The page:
So, if you want the tub to work better you probably need to insulate it from all sides; particularly the part that is now underground.

• The thermal conductivity of the air is only important in the boundary layer, which is usually quite thin. While the thermal conductivity of the dirt is higher, when heat is "lost" to the dirt it doesn't go away, it just reduces the temperature gradient slowing heat transfer. So while the dirt would conduct heat away quickly at first it would most certainly retain the heat better than the air. – Rick Jan 13 '15 at 14:17

Convection will be very effective at moving hotter water upward; the problem is that once the hot water leaves the heating assembly it will continue to move upward from your tub's upper pipe before it mixes with any water below. Your system will thus transfer a lot more heat to the air than to the water below that upper pipe.

If the objective is to heat the water between the two pipes, hot water will have to enter via the bottom pipe. The tub was likely designed with the intention of being used with a mechanically-pumped system, but if the fire were at a lower elevation than the tub it would be possible to use a "figure-eight" arrangement of tubing so as to achieve the required circulation via convection. Using such an arrangement, water that came from the heating coils would be unable to meet the air until after it had passed through the rest of the water and had a chance to transfer heat to it. I can't say with any certainty that convection would be sufficient to heat the tub adequately with the arrangement shown, but it would be better than the arrangement you have now.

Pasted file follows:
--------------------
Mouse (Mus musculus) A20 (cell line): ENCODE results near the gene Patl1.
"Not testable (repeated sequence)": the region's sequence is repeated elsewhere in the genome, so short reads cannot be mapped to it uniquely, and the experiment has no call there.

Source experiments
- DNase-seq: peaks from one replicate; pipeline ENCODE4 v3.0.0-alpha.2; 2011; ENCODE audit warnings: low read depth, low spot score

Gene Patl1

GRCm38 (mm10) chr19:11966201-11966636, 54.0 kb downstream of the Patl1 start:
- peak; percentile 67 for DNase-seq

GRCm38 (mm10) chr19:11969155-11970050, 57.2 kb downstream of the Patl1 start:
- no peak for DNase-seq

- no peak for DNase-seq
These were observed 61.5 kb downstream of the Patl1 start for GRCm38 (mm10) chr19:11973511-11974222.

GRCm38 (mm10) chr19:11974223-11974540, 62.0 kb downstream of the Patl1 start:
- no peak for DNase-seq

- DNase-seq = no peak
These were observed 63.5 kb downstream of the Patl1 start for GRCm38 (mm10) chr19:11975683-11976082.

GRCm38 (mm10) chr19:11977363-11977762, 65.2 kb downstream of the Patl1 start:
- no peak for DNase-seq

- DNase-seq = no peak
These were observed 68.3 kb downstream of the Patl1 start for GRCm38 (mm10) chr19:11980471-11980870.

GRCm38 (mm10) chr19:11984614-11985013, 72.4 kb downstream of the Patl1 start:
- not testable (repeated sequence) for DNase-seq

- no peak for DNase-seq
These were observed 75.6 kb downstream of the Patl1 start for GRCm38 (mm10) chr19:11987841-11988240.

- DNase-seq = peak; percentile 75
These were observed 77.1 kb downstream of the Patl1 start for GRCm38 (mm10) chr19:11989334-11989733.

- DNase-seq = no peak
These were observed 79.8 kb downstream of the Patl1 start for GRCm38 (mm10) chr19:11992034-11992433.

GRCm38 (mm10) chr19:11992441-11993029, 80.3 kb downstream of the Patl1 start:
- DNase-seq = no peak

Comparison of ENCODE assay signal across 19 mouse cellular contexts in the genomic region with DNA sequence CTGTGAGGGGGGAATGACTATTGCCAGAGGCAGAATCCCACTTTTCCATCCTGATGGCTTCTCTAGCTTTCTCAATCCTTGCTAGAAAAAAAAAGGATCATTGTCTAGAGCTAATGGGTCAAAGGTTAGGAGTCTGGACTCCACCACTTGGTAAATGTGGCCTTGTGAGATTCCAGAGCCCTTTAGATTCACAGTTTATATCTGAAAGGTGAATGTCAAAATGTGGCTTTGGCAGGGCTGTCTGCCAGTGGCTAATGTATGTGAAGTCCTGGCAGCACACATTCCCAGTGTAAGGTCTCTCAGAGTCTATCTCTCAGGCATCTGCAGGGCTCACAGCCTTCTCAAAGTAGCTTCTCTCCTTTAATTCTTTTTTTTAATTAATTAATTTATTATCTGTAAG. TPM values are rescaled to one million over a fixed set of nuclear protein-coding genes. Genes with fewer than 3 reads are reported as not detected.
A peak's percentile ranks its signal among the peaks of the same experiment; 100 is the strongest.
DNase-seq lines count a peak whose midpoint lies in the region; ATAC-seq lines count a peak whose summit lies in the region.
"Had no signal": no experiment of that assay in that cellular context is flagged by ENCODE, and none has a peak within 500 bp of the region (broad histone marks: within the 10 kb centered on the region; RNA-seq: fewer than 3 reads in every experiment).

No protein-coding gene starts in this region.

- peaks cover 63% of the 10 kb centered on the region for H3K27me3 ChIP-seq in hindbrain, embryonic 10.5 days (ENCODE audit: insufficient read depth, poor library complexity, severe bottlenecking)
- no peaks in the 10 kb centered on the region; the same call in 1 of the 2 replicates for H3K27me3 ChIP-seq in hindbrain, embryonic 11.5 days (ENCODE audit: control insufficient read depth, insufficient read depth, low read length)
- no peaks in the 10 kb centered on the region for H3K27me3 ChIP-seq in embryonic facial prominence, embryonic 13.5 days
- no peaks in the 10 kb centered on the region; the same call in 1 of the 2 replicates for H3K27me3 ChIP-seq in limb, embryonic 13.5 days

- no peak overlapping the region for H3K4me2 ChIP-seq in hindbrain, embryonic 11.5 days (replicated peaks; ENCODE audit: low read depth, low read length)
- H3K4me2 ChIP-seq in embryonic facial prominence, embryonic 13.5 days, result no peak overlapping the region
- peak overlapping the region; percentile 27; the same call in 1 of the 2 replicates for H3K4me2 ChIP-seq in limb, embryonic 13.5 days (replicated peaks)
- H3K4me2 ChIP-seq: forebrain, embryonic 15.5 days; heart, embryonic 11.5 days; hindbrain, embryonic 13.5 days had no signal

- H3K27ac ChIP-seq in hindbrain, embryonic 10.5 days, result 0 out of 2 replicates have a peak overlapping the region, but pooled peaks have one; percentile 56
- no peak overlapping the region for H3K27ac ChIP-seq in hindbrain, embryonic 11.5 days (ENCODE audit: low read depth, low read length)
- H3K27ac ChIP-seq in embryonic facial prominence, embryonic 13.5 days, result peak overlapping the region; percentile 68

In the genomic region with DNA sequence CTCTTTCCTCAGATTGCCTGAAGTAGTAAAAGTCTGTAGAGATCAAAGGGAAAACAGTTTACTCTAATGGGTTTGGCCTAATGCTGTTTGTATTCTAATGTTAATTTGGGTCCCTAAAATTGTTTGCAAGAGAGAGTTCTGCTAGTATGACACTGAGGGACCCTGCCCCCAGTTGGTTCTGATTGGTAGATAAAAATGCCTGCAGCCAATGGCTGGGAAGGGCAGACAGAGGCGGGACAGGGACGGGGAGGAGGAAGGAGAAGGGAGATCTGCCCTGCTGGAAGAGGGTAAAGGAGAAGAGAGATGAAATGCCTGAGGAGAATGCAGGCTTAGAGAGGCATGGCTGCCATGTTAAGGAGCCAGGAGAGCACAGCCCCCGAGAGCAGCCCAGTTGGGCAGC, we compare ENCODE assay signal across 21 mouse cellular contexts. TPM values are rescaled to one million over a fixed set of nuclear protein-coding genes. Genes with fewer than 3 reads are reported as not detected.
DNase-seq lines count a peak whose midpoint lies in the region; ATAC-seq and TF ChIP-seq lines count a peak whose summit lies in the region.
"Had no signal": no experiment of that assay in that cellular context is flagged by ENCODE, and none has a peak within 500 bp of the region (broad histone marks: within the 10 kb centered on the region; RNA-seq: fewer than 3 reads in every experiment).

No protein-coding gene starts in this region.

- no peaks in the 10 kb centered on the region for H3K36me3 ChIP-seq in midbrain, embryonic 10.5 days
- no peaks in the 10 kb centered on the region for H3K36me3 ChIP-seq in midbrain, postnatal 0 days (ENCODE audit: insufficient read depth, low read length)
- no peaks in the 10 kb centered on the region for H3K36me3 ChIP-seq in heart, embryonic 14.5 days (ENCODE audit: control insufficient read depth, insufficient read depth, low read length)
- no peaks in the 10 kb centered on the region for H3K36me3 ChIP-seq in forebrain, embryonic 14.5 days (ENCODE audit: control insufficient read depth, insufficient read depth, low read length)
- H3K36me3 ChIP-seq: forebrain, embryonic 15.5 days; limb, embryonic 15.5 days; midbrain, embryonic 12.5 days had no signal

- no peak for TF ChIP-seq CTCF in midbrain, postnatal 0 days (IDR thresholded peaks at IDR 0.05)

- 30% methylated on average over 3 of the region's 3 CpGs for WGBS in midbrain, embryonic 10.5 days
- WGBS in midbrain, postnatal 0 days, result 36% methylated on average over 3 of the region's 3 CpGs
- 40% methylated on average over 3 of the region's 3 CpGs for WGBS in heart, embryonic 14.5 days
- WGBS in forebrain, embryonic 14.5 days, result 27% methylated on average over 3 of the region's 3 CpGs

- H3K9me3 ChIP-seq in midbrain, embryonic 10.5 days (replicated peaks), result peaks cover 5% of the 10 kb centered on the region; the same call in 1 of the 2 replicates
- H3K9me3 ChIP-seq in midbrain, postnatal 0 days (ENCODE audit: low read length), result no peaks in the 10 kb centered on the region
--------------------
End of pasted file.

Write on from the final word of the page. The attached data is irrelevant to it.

A convection loop will be most effective if the upward velocity of rising fluid is slow relative to the downward velocity of descending fluid. Using a figure-eight pipe with a nearly-vertical from the top of the tub to the bottom of the bottom of the coil would achieve that, since the horizontal cross-sectional area of your heating coils would be larger than that of a near-vertical pipe, and the horizontal cross-sectional area of the tub would be larger still. Unfortunately, your present arrangement is the reverse of that: the horizontal cross section of the tub (where you want water to descend) is enormous relative to the cross-sectional area of your heating pipes.

While reducing the height of the fire may make things less convenient, it should be possible to have fire burn reasonably effectively in a pit if you provide an unimpeded path for air to reach the fire and an induce enough of a chimney effect to ensure that the heated air doesn't compete with the incoming-air path in an effort to find an exit.